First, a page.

I think the dust has settled enough for me to pipe my voice into your inbox about all of those “1) Set big goals. 2) WIN” emails that we’ve all been pounded by the last few days…
Because here’s the thing about all of that goal-setting pabulum: In real life, it usually doesn’t work.
The semi-apocryphal story of the Harvard study of 1979 grads tells all of us: Write down your goals. So, like good students, we do so. We get our team together (or just sit down with our own bad self), we look at busy season projections, and we set some S.M.A.R.T. goals.
Great … now what?
And this is where we all so often fail – We do a great job of setting business goals, but then don’t create the environment in which those goals can be accomplished.
Here’s how you let that happen…
… you don’t execute the marketing tasks that HAVE to be done to hit those growth numbers. (We can help with that, btw.)
… you let yourself get buried by client work that all you can do is what’s right in front of you.
… you don’t take the time to build a recruitment system (even if it’s merely great personal networking) that enables you to have a steady pipeline of entry-level people that you can train up over months and years so you don’t face the staffing shortage so many of your tax and accounting colleagues are now facing.
… you focus so intensely on the purely “bottom line” concerns that you allow the internal culture of your firm to drift into dysfunction and toxicity — which means you’re even more up a creek if you don’t have a recruitment strategy.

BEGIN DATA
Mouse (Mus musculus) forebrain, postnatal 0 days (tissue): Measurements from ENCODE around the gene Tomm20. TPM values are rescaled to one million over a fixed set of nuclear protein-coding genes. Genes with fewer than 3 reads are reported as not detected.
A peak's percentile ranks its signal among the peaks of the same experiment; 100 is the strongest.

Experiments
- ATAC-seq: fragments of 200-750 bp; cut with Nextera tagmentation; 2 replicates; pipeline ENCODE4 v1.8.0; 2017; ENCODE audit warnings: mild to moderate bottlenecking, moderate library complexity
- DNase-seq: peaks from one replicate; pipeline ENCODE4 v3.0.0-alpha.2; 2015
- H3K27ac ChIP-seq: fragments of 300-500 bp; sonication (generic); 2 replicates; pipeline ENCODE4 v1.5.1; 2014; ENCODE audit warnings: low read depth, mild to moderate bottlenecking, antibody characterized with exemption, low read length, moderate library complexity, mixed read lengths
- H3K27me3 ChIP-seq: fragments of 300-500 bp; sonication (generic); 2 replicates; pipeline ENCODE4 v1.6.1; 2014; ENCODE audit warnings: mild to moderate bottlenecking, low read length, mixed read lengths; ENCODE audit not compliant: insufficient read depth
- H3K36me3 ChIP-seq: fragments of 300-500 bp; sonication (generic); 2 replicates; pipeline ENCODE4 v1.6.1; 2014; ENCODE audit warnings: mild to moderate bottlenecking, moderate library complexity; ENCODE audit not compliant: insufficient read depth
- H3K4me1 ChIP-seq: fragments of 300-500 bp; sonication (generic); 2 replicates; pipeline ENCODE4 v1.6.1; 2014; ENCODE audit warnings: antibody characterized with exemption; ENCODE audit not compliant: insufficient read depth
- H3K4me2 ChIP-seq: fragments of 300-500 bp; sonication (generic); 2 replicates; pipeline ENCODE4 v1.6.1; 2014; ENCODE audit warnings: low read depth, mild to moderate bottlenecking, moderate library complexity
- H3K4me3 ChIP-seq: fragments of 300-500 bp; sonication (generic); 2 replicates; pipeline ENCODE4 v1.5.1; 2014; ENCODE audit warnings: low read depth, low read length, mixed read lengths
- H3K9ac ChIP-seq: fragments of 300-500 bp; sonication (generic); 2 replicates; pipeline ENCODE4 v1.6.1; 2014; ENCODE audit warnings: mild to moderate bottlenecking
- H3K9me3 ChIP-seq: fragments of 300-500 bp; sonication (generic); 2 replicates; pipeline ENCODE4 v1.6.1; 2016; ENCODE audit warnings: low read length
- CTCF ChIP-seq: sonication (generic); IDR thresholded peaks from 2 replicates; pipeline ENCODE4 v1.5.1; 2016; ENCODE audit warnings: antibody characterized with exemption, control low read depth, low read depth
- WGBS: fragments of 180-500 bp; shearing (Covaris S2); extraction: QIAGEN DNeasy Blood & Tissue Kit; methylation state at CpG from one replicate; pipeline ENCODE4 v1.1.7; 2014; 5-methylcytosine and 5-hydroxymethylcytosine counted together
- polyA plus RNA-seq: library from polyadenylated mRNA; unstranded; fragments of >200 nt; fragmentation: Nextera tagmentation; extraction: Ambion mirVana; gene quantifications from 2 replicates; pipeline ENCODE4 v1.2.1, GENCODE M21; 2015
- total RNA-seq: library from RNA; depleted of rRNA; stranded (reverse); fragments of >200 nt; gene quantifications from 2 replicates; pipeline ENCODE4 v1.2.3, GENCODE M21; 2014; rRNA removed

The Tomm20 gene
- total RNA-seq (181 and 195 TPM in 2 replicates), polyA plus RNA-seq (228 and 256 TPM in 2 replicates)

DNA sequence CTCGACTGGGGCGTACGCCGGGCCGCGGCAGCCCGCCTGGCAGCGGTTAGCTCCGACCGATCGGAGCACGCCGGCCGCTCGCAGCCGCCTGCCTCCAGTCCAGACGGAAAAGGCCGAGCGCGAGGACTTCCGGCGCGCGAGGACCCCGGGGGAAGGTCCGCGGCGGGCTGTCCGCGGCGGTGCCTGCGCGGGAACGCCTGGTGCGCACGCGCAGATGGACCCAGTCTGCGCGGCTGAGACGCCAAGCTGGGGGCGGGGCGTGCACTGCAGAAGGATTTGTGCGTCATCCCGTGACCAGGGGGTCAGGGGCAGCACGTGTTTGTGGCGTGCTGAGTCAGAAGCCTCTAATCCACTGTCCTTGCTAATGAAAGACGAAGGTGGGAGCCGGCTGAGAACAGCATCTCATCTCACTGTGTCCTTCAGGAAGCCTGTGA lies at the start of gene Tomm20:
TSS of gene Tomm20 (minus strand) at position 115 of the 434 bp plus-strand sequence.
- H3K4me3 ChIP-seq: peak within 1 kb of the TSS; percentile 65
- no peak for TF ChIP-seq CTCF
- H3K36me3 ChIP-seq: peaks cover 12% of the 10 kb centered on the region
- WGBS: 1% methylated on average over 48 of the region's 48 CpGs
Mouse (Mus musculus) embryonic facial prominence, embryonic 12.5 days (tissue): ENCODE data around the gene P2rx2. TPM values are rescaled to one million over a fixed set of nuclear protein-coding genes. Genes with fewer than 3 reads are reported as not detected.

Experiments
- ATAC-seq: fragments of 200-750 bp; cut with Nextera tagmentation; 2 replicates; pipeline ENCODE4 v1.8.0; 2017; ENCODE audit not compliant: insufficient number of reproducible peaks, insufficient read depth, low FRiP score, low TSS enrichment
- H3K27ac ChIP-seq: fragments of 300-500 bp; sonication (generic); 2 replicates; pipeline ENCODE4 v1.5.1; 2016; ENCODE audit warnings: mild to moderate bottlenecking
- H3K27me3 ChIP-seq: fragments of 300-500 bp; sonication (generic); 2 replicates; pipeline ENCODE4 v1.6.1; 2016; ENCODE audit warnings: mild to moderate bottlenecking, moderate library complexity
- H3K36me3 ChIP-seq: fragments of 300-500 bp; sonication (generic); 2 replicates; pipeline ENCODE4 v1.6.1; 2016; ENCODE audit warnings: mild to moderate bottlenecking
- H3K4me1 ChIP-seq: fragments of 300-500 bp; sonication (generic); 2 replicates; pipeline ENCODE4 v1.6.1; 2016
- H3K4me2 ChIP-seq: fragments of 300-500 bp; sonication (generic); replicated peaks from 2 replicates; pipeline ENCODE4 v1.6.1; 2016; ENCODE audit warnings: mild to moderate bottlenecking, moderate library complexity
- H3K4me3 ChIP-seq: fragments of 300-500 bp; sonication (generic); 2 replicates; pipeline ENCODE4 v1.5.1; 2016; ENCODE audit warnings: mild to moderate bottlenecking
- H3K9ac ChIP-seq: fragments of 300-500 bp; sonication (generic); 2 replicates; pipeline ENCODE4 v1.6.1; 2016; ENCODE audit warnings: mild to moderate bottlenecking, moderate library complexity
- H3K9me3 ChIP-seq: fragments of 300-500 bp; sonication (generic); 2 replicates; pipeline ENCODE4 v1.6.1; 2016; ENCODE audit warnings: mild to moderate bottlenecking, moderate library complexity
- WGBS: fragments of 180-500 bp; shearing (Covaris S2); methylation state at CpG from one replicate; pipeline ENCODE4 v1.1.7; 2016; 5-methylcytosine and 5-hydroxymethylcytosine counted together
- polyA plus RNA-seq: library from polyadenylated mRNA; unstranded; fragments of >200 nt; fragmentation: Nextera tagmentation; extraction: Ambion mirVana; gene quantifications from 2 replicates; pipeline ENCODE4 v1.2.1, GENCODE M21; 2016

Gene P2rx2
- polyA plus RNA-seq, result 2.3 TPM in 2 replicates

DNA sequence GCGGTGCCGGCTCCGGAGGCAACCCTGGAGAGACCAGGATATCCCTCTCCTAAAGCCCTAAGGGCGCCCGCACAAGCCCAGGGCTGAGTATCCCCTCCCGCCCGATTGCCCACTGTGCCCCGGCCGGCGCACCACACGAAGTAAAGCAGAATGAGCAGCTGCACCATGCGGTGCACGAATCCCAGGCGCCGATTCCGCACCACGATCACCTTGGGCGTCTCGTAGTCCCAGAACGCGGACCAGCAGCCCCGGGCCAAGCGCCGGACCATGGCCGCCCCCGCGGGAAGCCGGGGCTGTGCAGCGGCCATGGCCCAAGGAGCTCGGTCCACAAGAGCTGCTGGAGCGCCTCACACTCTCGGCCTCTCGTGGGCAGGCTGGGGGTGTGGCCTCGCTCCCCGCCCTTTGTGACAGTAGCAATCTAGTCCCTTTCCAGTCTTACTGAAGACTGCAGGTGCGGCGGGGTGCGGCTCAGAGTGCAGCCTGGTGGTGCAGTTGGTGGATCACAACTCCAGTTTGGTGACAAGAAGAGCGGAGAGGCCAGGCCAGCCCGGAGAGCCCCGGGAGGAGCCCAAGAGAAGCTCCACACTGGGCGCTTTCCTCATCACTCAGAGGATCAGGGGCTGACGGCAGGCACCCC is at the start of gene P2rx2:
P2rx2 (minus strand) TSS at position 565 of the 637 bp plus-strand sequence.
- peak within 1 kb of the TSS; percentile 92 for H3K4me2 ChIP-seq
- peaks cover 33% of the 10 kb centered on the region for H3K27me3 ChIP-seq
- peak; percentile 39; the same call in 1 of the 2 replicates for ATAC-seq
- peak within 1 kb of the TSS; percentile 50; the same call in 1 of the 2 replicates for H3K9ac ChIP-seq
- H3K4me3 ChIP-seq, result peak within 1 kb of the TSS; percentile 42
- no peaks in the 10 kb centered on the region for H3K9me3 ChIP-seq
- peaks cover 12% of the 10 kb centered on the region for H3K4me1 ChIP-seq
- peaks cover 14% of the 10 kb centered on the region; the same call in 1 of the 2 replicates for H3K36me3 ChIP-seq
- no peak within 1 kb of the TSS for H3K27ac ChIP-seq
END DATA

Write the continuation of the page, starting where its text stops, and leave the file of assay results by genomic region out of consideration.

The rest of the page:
I could go on.
Here’s the bottom line:
Our businesses and lives are much more formed by our habits than they are by our hopes.
Try setting all the business goals you want.
But until you make the decision to do the little things, finding those small points of leverage that swing big doors … well, then you’re simply gonna fail with those big goals.
If I can be purely mercenary for a moment, this is actually a big reason why so many of our clients have been so successful this past year.
They worked on setting business goals, and then they let us be their automatic habit-makers for their practice.
That is to say, we just get the stuff DONE for them that needs doing — because bringing in new clients requires WAY more than merely building a great website or a sweet ad campaign.
If you want some help to actually get the stuff done that you KNOW needs doing … let’s talk.
Speaking of VERY successful clients, we have heard from many of them that they are looking to offload a flood of new client work to other pros.
And we also know that some who might read this are looking to find new sources of work.
So we thought we’d try a little experiment and see if we can create a little informal “network effect” among the 26,223 (and growing) tax and accounting pros who have opted in to receive these notes.
Serve the world unselfishly, and profit…